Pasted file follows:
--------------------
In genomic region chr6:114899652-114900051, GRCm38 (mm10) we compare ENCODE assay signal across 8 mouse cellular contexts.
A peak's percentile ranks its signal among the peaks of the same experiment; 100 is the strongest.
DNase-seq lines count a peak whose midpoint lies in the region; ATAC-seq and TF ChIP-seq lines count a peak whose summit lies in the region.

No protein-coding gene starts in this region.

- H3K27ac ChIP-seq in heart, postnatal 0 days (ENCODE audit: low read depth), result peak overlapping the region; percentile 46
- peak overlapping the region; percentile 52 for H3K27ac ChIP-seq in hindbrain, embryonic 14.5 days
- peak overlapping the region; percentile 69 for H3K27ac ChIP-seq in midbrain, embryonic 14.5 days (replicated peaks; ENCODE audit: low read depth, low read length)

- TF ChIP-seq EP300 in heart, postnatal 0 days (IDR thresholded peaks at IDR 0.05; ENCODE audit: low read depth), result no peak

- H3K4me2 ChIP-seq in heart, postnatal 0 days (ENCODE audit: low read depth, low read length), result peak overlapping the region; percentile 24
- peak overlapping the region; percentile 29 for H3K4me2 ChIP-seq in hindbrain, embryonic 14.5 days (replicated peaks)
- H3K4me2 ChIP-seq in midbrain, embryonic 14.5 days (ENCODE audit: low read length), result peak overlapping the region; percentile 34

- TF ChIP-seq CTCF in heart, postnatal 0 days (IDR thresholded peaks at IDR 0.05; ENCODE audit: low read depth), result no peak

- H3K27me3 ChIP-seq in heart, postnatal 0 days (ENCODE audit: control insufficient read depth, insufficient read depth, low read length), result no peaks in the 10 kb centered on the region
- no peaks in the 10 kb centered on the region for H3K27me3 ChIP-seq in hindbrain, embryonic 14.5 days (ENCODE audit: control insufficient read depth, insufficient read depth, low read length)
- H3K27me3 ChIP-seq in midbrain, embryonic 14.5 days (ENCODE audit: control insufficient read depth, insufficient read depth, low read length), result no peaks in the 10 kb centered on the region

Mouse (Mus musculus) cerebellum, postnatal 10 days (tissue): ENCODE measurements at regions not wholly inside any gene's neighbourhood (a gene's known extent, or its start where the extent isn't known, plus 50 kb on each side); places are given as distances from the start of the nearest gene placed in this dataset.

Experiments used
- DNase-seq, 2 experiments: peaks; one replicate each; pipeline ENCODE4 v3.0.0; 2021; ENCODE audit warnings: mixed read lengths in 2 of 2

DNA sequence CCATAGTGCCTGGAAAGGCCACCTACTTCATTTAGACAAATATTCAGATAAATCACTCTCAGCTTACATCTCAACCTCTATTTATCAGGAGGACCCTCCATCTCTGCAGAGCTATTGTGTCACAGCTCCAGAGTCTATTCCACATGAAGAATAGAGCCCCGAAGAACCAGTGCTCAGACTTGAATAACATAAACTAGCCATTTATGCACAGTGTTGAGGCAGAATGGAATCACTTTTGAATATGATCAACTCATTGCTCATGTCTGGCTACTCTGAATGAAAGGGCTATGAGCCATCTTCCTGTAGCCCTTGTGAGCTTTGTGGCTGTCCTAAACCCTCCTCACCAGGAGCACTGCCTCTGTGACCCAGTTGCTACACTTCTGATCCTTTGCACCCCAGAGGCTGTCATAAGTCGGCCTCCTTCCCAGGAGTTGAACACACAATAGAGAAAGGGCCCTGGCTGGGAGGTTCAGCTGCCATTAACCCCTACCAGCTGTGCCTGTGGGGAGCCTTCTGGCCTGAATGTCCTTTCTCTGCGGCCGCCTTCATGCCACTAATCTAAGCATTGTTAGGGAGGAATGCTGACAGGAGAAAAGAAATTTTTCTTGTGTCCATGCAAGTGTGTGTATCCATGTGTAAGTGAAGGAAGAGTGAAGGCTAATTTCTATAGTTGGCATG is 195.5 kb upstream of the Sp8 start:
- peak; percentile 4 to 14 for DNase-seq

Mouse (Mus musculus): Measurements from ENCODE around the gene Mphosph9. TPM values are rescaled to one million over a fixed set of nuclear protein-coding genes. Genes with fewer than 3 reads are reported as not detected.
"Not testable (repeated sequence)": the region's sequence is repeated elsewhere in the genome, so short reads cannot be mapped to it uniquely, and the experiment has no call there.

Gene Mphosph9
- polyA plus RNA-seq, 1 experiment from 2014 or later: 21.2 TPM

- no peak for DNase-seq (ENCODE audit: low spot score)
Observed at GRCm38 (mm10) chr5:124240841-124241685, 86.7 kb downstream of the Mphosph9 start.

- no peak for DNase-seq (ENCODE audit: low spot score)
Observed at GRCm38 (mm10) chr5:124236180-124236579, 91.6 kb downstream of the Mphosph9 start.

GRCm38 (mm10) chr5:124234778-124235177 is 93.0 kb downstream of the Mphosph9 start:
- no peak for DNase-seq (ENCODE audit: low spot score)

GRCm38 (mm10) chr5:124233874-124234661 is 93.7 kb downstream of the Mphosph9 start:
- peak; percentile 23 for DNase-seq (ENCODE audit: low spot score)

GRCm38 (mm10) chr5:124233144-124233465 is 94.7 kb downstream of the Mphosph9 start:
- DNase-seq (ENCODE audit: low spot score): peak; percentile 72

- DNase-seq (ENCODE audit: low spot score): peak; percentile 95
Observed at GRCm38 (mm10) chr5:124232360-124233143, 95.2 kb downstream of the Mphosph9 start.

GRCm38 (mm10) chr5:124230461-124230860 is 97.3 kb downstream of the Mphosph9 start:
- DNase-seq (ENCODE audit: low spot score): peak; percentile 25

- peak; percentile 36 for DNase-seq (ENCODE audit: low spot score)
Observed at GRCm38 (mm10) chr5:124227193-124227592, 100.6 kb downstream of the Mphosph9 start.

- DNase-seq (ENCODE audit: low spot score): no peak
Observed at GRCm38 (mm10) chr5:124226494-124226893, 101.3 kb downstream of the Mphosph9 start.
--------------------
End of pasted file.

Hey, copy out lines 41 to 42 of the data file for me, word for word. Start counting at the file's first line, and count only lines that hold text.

- DNase-seq (ENCODE audit: low spot score): no peak
Observed at GRCm38 (mm10) chr5:124226494-124226893, 101.3 kb downstream of the Mphosph9 start.